“I want my continent to be a place where people can dream and believe that their dreams are valid—that they can realize those dreams,” says Inna Modja, the Malian musician and activist at the beginning of the documentary The Great Green Wall. Modja’s wish, it turns out, isn’t merely abstract. Rather, it’s wrapped up in a specific vision: an initiative called the Great Green Wall. In a series of title cards, we learn that the Wall is an African-led plan to combat desertification, migration, and conflict in the Sahel region by planting a wall of trees—”the largest living structure on Earth”—across the continent. “I wonder if it’s going to work in the end,” Modja says. “I’m searching for answers.”
And search she does—at least when it comes to geographic navigation. Over the course of 90 minutes, Modja travels across stretches of the proposed 8,000 km wall, making stops in Senegal, Mali, Nigeria, Niger, and Ethiopia. Along the way, she meets with farmers, activists, and victims of conflict who stand to benefit from a regenerated landscape in the Sahel. Modja is a compassionate and often endearing narrator, and she diligently highlights the challenges facing the region. But her investigation into the Wall’s prospects is glaringly uncritical, and the answer to her central question—Will it work?—is largely unexplored. What’s left is mostly a bunch of well-intentioned hot air.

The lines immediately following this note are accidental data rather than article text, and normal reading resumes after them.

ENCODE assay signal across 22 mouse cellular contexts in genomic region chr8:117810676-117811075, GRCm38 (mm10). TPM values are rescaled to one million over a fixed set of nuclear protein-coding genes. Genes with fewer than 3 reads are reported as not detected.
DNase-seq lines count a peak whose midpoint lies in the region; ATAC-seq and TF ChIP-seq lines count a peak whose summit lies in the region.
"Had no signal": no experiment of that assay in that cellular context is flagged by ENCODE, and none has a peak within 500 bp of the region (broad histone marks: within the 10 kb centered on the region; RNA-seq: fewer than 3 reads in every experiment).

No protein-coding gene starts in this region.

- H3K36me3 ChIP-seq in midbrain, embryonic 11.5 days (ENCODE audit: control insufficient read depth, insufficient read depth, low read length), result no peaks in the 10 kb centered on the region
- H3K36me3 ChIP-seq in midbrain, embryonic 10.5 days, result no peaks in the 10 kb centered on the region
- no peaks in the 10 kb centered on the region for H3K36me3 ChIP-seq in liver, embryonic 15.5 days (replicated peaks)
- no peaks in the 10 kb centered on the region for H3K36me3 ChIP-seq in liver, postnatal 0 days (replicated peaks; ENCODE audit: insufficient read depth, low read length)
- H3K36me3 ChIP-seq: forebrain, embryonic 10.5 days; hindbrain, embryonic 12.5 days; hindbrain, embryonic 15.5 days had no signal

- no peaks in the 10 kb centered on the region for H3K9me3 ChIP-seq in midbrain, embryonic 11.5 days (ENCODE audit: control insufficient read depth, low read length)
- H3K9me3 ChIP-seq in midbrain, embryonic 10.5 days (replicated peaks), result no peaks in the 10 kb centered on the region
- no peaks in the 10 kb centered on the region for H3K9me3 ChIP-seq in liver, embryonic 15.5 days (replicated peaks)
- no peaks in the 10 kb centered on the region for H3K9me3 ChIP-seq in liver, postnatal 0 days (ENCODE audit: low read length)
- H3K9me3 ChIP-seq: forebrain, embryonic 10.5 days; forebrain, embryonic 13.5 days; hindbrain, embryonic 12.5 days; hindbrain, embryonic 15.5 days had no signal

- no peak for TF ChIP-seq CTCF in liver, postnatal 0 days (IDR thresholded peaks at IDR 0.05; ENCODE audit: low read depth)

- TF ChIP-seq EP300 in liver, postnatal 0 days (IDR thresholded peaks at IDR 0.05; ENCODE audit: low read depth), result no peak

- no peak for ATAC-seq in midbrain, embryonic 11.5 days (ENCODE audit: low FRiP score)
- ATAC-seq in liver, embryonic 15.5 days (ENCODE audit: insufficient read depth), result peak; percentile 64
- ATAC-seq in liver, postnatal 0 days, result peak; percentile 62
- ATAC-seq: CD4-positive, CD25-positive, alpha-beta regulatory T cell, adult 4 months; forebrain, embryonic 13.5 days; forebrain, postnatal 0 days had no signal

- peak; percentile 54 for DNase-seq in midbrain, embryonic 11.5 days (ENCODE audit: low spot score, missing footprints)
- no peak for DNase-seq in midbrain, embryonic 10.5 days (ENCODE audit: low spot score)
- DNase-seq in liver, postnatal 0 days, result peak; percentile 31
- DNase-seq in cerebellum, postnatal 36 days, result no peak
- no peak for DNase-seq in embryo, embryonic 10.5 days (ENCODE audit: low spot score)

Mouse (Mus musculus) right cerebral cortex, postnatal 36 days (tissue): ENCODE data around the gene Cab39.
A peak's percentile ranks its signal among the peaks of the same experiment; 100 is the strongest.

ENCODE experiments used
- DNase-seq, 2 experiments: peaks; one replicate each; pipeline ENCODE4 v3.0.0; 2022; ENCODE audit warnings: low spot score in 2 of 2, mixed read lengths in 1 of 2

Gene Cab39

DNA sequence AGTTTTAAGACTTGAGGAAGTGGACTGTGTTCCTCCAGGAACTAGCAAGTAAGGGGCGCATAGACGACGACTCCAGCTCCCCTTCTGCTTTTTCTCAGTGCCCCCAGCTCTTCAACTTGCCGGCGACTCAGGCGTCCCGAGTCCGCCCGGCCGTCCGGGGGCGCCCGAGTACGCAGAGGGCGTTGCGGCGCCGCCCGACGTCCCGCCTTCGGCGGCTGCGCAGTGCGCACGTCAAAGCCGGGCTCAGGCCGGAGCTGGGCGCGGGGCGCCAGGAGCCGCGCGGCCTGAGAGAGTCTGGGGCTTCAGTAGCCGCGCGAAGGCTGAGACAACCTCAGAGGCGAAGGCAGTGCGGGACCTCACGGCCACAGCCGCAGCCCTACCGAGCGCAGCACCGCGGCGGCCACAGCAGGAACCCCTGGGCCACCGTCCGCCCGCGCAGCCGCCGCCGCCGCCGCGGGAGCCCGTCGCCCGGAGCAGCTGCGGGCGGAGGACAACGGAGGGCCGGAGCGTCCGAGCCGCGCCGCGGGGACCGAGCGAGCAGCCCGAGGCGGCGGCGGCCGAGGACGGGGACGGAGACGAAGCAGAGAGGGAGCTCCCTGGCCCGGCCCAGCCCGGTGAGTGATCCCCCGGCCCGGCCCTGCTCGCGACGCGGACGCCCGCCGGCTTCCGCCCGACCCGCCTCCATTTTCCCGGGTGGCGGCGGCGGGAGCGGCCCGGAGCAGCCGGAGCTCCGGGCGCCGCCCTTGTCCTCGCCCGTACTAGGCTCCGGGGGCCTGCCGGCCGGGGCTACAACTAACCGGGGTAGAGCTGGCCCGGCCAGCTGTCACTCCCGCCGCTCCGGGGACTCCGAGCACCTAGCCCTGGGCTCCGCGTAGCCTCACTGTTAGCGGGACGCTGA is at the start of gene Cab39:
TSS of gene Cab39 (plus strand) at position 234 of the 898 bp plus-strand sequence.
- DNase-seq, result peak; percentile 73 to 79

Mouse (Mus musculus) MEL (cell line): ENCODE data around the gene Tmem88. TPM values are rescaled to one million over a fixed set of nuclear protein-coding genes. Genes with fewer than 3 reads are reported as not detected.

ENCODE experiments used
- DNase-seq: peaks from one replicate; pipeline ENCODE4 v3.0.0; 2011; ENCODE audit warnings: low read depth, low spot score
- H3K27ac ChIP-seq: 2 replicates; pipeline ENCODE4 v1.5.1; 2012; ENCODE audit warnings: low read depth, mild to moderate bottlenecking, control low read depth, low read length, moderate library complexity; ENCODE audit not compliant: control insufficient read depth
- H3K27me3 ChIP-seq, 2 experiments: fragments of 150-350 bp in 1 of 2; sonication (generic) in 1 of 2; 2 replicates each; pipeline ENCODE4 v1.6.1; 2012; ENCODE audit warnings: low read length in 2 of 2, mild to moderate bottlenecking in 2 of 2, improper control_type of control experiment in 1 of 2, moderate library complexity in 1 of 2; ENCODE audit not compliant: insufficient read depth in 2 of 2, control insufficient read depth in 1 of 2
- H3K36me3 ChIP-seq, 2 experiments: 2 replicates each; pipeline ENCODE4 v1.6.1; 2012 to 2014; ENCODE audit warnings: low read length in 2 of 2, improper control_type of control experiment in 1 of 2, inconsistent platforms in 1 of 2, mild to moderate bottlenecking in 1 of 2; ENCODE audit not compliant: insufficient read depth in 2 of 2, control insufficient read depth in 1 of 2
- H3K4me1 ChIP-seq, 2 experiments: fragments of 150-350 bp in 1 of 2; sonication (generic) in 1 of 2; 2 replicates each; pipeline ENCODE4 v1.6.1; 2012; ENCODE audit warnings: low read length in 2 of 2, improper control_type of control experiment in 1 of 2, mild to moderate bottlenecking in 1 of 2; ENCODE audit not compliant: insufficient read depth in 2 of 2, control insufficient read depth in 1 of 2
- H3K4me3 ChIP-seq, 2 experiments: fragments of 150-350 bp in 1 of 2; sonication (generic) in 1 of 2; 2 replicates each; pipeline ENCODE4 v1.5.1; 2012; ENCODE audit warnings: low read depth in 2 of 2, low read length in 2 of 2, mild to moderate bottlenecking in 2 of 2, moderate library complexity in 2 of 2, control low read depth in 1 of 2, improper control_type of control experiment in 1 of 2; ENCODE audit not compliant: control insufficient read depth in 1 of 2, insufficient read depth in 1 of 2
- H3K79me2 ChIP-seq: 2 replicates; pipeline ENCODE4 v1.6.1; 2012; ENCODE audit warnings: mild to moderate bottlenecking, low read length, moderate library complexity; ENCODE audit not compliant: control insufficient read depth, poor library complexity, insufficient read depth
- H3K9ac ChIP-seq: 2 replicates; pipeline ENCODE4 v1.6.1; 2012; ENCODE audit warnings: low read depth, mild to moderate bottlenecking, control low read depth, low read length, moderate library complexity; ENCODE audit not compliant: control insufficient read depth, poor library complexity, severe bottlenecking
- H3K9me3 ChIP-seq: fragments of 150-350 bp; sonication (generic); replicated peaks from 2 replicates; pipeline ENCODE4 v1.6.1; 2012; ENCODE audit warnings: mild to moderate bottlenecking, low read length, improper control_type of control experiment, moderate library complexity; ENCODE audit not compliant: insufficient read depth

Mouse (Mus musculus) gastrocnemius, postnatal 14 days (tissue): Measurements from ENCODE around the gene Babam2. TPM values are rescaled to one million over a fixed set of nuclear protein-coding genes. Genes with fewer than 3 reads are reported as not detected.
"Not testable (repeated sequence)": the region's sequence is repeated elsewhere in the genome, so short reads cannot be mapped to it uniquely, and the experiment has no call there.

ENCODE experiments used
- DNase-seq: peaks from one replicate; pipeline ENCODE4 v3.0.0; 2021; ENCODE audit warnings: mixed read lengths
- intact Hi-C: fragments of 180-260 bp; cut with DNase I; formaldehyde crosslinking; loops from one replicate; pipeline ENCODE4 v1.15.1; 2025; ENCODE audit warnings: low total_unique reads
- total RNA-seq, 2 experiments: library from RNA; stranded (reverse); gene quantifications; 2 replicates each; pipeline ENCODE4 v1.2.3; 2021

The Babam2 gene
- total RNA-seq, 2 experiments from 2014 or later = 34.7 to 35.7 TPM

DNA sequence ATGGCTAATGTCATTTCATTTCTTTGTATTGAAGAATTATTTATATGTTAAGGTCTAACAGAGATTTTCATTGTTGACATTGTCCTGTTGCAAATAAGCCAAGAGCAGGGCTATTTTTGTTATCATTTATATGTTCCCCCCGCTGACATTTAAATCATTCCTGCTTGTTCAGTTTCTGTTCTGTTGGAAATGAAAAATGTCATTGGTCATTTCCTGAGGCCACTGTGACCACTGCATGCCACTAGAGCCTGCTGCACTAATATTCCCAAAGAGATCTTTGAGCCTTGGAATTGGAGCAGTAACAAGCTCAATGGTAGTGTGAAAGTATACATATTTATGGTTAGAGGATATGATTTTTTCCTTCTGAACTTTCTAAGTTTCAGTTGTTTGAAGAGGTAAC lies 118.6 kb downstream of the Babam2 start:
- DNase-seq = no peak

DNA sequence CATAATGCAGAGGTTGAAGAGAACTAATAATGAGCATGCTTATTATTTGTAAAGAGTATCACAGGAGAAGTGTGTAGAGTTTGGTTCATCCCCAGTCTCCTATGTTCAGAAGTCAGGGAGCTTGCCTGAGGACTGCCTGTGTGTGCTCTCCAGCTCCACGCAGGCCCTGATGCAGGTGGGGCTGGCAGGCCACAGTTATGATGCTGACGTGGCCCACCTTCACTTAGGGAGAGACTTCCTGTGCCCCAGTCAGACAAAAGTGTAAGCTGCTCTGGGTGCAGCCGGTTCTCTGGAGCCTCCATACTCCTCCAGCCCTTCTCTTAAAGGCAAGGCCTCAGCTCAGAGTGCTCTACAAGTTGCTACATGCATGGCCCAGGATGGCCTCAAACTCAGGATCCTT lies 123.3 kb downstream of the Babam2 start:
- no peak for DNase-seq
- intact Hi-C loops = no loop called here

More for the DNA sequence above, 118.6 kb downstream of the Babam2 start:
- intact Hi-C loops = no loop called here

Modja’s limitations as a narrator are, unfortunately, baked into the film’s DNA. The Great Green Wall is co-produced by the United Nations Convention to Combat Desertification (UNCCD), and it is in fact the second film to figure into the Convention’s public awareness campaign for the Great Green Wall. (The first is an eight-minute-long VR short.) Modja herself is a UNCCD Land Ambassador, so clearly it’s not her job to objectively scrutinize the Great Green Wall; it’s her job to boost it.
It’s unsurprising then that the film often has the feel of a feature-length advertisement, one submerged in the perspectives, lingo, and personnel of international governance. In the film’s final scenes, Modja interviews UN Undersecretary General Monique Barbout, then addresses a UN conference in New York. For a film obstensibly promoting African self-determination, the UN’s handprints are oddly and conspicuously pervasive.
Modja’s personal interventions in the film are, at times, equally out of place. The singer is, we learn, working on an album inspired by the Great Green Wall, and much of the film documents its making. Throughout her travels, she creates music with a host of prominent artists, among them Didier Awadi (of Positive Black Soul), Songhoy Blues, Waje, and Betty G. In scenes from recording studios and live concerts, Modja and her talented collaborators are a pleasure to hear. But the proximity of Modja’s creative pursuits to stories of hardship and precarity can create a strange dissonance.
At a school for orphans in Nigeria, for instance, Modja and Waje sit down with two girls, one of whom lost her father to Boko Haram. Modja praises the girls for their bravery, then sings a song to them. Later, dozens of the girls gather outside and sing one of Modja’s own songs to her. “I didn’t know they were going to perform it. Oh my god,” Modja says, wiping tears from her eyes. It’s an oddly self-serving moment—and unfortunately, not the last.